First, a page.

When the doctor held me in the air, my mom named me “Kevin.”

When my veins thirsted for the next bag of heroin, my mom knelt in church pews praying. When I was running around the street, my mom stared out the window of her house hoping I’d show up.

When I was homeless in train stations, my mom stayed up at night sleepless. When I searched for the best bundle of dope, my mom searched for the best rehab. When I tried to manipulate her, my mom held her ground and didn’t give in.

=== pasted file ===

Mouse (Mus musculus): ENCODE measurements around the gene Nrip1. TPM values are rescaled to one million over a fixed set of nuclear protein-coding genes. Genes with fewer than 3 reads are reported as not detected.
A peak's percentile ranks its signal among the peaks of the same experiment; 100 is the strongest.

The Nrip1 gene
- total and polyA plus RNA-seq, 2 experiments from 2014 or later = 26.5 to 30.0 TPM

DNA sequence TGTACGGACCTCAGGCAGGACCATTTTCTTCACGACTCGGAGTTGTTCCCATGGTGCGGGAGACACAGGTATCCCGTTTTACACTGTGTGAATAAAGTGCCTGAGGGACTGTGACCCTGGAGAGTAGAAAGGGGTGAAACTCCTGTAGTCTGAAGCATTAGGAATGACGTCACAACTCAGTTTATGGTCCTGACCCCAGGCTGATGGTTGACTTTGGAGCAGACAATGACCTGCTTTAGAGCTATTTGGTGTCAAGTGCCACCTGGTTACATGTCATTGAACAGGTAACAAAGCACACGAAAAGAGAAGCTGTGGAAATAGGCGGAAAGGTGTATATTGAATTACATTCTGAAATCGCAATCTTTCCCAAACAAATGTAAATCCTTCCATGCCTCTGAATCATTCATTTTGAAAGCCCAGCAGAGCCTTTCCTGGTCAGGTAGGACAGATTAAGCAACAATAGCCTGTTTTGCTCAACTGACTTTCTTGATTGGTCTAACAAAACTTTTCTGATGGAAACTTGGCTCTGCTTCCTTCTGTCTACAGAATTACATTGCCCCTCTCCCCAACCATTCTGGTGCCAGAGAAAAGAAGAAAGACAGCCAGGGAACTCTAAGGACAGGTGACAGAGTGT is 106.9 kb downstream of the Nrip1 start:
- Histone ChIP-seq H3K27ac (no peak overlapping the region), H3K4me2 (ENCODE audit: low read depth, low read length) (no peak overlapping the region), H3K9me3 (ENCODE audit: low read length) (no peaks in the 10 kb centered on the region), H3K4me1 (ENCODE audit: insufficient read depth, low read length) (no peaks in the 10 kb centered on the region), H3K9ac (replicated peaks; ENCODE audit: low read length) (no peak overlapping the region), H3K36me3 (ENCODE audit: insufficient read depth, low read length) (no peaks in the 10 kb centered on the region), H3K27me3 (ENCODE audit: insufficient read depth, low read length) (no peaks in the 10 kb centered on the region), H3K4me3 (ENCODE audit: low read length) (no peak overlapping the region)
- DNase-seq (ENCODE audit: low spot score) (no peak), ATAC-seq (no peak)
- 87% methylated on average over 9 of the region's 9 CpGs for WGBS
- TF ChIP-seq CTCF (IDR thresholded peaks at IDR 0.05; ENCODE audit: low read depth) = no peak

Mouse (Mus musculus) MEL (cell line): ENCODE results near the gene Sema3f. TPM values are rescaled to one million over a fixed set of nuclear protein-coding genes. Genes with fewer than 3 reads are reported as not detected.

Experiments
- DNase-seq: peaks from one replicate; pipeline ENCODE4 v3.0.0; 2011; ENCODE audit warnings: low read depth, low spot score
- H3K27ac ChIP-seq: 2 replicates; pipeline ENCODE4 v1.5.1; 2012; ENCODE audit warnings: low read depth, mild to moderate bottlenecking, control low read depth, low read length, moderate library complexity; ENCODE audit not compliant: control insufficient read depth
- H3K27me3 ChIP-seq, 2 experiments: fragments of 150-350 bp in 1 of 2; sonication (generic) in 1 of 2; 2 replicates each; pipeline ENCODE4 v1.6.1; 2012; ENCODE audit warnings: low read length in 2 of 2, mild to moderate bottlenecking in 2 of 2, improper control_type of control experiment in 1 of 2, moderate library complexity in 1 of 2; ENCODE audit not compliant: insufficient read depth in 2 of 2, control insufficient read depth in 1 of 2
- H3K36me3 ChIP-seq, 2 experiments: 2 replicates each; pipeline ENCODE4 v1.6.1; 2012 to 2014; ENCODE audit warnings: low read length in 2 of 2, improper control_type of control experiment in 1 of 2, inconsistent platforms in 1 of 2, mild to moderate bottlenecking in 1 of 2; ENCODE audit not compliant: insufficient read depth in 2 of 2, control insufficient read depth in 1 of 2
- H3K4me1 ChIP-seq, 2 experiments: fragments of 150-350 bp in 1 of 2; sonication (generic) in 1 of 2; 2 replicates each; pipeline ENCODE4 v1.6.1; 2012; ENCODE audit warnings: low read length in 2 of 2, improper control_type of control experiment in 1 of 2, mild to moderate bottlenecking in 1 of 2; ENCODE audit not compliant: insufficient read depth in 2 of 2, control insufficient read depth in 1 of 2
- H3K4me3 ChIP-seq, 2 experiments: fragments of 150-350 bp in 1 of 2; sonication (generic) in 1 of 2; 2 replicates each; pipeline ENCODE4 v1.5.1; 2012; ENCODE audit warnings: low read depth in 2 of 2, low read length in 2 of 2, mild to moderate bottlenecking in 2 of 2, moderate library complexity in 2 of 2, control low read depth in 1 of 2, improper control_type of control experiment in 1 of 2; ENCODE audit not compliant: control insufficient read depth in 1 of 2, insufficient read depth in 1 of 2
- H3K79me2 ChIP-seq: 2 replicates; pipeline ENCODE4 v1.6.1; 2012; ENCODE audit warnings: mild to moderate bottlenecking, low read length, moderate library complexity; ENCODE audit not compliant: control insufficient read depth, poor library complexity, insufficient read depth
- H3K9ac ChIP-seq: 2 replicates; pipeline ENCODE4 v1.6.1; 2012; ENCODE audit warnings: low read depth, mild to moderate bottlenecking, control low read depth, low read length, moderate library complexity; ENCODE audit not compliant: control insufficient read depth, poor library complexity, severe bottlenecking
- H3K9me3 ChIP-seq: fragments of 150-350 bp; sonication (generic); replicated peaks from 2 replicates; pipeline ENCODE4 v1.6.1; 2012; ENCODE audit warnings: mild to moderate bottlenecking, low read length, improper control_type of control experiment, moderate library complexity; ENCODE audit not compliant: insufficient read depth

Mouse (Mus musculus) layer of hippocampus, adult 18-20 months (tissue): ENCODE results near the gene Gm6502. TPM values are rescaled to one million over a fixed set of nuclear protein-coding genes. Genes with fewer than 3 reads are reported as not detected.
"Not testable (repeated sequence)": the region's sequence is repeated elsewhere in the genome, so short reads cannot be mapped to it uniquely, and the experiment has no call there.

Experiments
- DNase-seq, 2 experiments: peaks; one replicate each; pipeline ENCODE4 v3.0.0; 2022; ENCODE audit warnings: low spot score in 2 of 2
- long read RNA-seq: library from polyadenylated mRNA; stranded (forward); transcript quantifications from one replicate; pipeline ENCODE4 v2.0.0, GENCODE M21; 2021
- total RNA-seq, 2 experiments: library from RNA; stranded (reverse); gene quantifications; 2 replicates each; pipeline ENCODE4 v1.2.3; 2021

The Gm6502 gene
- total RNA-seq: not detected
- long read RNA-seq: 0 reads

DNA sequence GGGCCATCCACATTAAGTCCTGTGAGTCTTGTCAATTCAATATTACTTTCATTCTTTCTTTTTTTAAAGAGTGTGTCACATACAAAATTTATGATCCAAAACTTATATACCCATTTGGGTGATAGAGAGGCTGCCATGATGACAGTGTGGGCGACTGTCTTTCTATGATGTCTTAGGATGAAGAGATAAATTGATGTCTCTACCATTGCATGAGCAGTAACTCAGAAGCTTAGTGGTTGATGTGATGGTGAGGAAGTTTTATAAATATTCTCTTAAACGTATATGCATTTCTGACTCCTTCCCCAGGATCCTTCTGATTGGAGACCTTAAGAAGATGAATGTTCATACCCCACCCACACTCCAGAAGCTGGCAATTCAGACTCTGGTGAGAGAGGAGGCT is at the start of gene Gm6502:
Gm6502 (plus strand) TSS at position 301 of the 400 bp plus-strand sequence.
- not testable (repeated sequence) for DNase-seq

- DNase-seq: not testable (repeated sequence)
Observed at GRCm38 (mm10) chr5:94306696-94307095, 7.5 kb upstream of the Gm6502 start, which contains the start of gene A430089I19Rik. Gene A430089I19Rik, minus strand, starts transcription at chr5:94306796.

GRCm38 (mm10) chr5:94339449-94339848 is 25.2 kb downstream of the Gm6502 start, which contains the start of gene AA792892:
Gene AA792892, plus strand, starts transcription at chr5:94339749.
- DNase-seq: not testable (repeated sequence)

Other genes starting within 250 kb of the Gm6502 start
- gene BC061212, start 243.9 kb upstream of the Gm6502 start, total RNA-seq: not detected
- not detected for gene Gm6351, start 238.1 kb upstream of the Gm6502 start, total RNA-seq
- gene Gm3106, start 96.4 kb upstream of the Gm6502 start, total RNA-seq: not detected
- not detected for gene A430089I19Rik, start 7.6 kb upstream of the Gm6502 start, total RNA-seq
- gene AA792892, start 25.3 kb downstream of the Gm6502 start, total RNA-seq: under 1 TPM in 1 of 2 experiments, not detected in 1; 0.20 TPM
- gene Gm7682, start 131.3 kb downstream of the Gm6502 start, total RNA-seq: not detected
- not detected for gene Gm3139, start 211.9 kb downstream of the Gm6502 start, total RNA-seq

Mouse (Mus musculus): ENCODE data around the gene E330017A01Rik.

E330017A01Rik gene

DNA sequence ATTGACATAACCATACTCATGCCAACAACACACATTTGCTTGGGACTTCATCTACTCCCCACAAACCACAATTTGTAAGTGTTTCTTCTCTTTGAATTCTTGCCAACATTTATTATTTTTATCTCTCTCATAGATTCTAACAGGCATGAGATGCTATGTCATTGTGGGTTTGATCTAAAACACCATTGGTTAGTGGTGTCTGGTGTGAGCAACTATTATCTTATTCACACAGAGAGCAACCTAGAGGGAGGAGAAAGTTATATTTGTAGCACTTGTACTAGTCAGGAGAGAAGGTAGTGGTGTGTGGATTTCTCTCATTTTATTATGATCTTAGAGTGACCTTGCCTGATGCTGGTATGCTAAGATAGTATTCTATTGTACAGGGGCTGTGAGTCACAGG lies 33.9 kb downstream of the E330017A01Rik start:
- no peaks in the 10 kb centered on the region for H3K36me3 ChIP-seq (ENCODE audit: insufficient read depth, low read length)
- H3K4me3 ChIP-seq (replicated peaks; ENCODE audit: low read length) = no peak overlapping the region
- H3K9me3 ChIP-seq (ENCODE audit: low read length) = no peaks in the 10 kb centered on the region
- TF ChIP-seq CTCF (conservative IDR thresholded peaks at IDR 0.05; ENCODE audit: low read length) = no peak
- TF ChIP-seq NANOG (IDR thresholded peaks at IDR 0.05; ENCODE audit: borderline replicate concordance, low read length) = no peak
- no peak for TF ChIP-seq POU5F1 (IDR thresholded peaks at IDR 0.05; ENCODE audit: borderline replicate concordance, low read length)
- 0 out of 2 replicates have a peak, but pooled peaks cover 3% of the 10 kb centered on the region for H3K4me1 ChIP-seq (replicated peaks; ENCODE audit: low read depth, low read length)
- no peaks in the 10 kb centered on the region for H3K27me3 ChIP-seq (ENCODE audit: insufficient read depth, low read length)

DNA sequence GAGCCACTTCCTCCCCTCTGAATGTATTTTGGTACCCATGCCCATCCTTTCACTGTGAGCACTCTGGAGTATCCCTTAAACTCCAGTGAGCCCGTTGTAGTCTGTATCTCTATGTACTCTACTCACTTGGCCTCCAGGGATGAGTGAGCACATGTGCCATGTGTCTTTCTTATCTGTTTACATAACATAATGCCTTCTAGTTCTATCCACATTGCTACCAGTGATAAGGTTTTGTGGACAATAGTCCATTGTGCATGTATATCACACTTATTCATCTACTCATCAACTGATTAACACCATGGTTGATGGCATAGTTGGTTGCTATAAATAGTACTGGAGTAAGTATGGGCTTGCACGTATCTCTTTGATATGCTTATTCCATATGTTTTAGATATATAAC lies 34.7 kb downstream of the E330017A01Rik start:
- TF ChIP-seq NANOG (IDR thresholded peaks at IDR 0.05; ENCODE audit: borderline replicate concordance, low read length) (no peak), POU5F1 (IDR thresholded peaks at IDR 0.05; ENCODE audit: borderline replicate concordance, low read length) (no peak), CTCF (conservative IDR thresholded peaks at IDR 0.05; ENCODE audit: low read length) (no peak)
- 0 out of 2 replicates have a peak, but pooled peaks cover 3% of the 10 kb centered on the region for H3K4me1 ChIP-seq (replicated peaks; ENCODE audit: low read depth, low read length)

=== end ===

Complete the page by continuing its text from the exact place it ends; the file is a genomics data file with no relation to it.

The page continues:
When the telephone rang, my mom feared it was news of my death. When I detoxed from heroin, my mom sat at home with tears streaming down her face. When I manipulated therapists, my mom waited for the call that I had left treatment again.

When people said I would never get clean, my mom never gave up hope. When I was a Junkie, my mom was my mother.

When I was a dope fiend, she was my mom. When I was a coke head, she was my mom. When I became an addict, I was still her son.

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